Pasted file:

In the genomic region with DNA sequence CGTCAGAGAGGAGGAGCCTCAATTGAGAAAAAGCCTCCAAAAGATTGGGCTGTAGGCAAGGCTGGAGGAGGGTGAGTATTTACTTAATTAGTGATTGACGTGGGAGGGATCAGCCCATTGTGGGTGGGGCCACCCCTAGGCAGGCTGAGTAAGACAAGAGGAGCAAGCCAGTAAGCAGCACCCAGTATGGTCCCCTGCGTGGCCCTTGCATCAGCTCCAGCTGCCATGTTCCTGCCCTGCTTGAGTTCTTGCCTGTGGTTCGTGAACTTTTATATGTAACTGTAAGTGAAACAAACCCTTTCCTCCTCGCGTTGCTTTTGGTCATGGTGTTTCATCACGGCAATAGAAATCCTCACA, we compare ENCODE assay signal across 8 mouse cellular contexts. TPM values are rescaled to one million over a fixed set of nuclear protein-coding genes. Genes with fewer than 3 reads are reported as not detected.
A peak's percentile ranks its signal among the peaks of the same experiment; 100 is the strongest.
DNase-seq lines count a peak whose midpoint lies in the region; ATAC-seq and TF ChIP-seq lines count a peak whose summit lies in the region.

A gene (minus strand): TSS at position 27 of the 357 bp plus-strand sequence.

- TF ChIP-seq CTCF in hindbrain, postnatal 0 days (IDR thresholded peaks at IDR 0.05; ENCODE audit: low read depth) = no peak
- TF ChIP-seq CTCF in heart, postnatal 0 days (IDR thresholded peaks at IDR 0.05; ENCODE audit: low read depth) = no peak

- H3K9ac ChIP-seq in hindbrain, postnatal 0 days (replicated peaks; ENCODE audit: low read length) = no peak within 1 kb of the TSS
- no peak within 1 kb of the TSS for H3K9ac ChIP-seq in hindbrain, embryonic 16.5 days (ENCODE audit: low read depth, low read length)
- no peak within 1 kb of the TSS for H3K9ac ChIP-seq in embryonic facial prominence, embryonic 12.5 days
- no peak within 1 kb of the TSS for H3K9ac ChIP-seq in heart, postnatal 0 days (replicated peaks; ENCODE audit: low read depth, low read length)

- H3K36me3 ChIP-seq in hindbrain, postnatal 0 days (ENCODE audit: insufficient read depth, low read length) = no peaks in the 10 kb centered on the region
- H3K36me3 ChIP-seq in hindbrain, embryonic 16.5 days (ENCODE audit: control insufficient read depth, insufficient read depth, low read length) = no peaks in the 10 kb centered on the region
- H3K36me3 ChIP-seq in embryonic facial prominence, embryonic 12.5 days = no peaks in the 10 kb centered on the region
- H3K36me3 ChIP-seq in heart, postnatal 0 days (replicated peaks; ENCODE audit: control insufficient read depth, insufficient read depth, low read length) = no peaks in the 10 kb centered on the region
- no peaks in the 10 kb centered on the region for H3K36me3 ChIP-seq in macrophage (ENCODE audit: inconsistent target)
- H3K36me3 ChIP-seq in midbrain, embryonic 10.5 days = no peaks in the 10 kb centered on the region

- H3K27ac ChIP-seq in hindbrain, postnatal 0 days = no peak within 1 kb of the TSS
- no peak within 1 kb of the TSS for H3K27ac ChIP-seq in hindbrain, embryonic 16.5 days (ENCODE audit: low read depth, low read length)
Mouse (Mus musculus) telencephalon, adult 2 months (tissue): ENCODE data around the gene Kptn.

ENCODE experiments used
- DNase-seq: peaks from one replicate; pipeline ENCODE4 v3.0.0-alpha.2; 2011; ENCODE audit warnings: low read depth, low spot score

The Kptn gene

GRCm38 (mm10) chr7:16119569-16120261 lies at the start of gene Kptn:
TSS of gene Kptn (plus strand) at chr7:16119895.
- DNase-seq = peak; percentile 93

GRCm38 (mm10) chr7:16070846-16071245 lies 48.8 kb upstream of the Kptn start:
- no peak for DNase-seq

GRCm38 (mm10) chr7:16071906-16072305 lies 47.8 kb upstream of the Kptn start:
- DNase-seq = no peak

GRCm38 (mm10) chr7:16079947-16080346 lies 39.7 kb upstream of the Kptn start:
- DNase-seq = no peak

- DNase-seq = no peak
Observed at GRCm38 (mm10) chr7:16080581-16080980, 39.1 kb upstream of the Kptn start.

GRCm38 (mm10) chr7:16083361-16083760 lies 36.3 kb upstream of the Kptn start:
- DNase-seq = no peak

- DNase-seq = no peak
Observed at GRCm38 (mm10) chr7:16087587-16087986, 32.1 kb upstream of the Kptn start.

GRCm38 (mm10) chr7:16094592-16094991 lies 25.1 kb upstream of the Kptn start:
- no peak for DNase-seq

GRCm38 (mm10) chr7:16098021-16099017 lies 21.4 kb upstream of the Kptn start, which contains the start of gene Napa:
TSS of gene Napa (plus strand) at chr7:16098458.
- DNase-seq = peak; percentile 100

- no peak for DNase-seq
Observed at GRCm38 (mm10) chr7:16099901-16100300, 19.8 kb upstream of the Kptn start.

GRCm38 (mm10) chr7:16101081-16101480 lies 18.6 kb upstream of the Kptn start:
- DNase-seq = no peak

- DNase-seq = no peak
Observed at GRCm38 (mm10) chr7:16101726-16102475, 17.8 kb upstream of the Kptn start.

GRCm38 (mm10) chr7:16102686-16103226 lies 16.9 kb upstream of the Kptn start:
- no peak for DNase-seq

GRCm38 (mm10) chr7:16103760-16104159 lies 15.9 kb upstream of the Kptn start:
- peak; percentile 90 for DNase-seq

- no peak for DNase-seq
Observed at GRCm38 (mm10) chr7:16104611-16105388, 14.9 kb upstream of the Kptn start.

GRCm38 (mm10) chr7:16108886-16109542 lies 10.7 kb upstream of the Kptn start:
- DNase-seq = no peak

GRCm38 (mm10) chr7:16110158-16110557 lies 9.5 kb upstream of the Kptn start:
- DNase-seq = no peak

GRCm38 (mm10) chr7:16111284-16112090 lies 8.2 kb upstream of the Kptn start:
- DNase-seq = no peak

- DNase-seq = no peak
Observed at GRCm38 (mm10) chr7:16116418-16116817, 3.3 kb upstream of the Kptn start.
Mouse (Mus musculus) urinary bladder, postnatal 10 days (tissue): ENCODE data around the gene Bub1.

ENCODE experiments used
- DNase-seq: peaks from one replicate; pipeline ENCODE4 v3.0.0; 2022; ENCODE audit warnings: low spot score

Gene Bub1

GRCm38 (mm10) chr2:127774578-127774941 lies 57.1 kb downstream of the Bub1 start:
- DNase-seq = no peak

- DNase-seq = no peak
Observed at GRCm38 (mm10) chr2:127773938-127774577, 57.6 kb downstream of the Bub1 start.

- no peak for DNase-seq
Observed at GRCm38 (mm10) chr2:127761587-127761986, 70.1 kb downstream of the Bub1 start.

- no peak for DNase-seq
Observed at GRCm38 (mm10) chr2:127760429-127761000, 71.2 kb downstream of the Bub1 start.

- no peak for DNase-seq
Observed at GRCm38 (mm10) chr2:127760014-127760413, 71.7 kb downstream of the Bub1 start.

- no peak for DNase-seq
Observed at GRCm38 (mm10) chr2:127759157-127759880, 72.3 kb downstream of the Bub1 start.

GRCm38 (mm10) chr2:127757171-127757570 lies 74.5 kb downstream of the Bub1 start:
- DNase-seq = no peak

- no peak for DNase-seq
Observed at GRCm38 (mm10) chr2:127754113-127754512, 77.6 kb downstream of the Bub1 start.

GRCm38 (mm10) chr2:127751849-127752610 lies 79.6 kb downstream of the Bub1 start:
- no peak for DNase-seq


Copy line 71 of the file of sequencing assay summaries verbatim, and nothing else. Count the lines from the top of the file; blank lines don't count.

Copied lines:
- no peak for DNase-seq